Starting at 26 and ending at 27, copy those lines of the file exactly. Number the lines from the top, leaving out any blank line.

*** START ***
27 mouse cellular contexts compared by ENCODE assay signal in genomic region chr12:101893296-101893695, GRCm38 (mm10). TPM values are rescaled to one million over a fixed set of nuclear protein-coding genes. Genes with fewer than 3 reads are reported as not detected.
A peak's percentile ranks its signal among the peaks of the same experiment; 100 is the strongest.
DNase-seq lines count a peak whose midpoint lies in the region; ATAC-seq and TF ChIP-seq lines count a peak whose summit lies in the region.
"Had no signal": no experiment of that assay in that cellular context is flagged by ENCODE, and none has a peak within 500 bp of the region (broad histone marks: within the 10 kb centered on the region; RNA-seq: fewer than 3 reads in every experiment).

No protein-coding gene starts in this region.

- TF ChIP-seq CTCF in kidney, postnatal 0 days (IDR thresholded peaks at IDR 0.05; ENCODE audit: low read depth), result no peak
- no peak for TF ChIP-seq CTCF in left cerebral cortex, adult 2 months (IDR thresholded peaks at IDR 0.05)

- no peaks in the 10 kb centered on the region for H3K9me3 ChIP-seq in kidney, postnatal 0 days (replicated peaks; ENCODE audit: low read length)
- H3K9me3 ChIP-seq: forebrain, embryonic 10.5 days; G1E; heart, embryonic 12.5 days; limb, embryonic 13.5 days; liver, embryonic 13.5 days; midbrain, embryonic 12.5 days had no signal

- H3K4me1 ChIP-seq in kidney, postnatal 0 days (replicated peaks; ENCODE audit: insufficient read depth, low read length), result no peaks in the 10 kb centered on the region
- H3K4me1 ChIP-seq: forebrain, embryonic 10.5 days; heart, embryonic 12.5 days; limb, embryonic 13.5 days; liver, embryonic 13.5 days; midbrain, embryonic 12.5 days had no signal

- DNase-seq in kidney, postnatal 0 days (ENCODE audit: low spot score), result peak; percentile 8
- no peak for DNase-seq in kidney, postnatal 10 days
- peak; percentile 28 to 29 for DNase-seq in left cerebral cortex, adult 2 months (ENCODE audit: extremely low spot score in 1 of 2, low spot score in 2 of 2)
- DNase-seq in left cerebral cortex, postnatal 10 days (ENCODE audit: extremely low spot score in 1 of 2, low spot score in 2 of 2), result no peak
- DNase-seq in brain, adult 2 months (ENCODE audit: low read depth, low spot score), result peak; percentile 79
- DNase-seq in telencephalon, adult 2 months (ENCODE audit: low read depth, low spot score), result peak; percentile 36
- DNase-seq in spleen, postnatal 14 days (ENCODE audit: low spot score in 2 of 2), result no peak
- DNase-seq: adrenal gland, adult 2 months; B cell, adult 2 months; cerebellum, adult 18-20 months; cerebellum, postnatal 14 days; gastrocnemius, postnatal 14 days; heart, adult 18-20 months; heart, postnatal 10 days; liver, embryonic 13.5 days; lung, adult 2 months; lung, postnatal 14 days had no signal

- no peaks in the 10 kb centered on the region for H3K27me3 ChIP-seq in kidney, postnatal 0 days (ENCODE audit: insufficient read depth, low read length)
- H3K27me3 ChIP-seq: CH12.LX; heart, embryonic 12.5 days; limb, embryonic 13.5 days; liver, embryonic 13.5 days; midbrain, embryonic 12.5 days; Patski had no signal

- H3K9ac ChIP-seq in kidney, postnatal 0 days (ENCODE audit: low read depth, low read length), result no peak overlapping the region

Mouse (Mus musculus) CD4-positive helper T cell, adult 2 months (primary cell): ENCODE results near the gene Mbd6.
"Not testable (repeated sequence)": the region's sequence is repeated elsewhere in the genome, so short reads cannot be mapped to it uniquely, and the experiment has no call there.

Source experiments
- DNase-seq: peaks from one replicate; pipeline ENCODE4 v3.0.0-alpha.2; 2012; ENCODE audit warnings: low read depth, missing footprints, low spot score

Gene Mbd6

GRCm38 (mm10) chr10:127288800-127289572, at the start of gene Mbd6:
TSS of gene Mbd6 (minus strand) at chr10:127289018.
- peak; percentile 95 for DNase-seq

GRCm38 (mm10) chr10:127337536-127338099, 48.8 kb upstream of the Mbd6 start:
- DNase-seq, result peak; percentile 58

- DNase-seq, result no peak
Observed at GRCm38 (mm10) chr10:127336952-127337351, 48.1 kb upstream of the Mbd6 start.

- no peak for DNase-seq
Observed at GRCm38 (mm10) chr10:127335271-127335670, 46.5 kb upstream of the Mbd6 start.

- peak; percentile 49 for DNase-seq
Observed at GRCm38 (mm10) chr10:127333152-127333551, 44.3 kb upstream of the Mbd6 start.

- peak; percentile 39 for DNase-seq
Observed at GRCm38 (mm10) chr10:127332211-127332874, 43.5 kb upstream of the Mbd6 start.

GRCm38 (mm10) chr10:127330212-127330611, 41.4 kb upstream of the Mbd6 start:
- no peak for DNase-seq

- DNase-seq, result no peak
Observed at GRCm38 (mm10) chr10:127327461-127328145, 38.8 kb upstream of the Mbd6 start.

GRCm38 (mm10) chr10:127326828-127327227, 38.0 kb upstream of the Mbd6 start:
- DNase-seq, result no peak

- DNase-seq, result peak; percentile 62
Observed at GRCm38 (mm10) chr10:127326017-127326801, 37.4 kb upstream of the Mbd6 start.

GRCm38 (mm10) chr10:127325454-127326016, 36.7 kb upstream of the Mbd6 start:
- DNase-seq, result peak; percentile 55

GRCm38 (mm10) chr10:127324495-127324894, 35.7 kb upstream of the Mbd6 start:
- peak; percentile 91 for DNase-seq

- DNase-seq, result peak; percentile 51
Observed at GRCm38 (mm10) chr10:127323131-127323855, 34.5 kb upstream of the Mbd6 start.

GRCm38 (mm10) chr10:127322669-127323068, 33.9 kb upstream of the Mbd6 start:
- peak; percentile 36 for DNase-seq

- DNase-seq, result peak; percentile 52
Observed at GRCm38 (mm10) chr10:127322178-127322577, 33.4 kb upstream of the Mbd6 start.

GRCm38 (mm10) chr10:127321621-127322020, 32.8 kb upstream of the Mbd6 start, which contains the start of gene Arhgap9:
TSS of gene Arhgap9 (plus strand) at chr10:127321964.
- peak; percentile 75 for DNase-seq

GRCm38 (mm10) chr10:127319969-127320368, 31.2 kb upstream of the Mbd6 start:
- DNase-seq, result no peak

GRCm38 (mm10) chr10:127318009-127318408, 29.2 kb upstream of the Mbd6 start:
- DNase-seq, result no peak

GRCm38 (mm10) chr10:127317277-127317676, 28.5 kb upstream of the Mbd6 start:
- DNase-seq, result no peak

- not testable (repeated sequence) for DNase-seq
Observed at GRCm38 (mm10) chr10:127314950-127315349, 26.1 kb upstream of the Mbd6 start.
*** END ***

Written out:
- DNase-seq: peaks from one replicate; pipeline ENCODE4 v3.0.0-alpha.2; 2012; ENCODE audit warnings: low read depth, missing footprints, low spot score

Gene Mbd6